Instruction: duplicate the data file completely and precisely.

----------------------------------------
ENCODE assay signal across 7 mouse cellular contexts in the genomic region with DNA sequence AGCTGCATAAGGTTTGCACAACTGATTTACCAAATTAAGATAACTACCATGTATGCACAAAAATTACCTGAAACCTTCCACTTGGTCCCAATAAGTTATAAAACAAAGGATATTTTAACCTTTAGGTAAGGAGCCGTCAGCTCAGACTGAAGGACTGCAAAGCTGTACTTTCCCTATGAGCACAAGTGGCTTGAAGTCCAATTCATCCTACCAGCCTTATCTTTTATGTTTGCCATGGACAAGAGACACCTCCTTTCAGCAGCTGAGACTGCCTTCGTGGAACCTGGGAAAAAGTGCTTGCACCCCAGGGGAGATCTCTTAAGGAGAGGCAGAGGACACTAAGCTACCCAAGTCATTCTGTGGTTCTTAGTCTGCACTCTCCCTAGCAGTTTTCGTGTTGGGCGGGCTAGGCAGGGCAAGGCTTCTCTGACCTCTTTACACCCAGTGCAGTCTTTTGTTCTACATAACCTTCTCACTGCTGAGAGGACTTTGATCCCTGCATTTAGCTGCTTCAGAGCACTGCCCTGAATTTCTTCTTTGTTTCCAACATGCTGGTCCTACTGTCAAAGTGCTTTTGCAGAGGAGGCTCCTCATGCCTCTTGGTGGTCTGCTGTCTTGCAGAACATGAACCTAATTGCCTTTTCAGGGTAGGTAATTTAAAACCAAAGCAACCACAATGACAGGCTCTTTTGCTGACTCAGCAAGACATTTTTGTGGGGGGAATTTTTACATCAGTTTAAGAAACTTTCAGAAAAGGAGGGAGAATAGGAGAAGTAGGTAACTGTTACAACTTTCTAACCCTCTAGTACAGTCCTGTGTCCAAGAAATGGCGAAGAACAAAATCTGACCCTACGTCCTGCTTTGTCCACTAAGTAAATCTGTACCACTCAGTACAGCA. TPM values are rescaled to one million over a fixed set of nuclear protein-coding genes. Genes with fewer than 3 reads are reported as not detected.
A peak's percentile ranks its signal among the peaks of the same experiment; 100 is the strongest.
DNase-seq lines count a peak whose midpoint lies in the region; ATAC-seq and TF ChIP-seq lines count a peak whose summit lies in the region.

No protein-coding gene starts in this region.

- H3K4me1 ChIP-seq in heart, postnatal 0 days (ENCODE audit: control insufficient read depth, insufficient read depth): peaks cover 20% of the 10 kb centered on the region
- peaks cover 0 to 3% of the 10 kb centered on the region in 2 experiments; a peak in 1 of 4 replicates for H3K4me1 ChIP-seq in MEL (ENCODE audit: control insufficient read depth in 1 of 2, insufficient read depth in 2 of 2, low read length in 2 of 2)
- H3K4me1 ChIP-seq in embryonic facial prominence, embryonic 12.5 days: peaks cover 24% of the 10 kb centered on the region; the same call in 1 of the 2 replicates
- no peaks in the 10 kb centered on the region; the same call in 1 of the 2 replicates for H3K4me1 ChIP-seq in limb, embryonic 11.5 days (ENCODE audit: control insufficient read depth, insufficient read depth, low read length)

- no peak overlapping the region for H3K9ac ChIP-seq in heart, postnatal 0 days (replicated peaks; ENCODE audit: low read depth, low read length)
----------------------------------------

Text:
ENCODE assay signal across 7 mouse cellular contexts in the genomic region with DNA sequence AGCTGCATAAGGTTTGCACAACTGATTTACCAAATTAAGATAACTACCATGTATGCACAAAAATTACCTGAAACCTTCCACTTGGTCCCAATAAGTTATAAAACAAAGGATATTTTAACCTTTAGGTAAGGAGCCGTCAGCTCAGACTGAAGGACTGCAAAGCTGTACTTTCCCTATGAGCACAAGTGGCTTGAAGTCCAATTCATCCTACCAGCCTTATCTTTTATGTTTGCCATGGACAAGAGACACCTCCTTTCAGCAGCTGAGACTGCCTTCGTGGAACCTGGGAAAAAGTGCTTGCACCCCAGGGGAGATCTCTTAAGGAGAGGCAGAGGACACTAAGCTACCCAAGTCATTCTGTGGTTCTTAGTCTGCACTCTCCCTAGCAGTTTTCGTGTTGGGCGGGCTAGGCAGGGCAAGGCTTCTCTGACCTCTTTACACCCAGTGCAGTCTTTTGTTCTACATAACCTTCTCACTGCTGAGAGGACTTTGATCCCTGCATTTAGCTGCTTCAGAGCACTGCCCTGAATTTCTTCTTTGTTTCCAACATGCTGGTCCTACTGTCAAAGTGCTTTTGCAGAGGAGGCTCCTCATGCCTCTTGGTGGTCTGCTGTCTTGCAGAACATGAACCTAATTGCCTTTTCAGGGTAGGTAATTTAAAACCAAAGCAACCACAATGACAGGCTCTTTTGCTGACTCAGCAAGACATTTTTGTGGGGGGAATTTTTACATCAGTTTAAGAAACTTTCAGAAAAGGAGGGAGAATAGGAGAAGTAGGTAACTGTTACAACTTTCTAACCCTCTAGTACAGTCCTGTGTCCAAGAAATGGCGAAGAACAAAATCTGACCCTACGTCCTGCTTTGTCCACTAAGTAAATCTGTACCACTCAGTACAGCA. TPM values are rescaled to one million over a fixed set of nuclear protein-coding genes. Genes with fewer than 3 reads are reported as not detected.
A peak's percentile ranks its signal among the peaks of the same experiment; 100 is the strongest.
DNase-seq lines count a peak whose midpoint lies in the region; ATAC-seq and TF ChIP-seq lines count a peak whose summit lies in the region.

No protein-coding gene starts in this region.

- H3K4me1 ChIP-seq in heart, postnatal 0 days (ENCODE audit: control insufficient read depth, insufficient read depth): peaks cover 20% of the 10 kb centered on the region
- peaks cover 0 to 3% of the 10 kb centered on the region in 2 experiments; a peak in 1 of 4 replicates for H3K4me1 ChIP-seq in MEL (ENCODE audit: control insufficient read depth in 1 of 2, insufficient read depth in 2 of 2, low read length in 2 of 2)
- H3K4me1 ChIP-seq in embryonic facial prominence, embryonic 12.5 days: peaks cover 24% of the 10 kb centered on the region; the same call in 1 of the 2 replicates
- no peaks in the 10 kb centered on the region; the same call in 1 of the 2 replicates for H3K4me1 ChIP-seq in limb, embryonic 11.5 days (ENCODE audit: control insufficient read depth, insufficient read depth, low read length)

- no peak overlapping the region for H3K9ac ChIP-seq in heart, postnatal 0 days (replicated peaks; ENCODE audit: low read depth, low read length)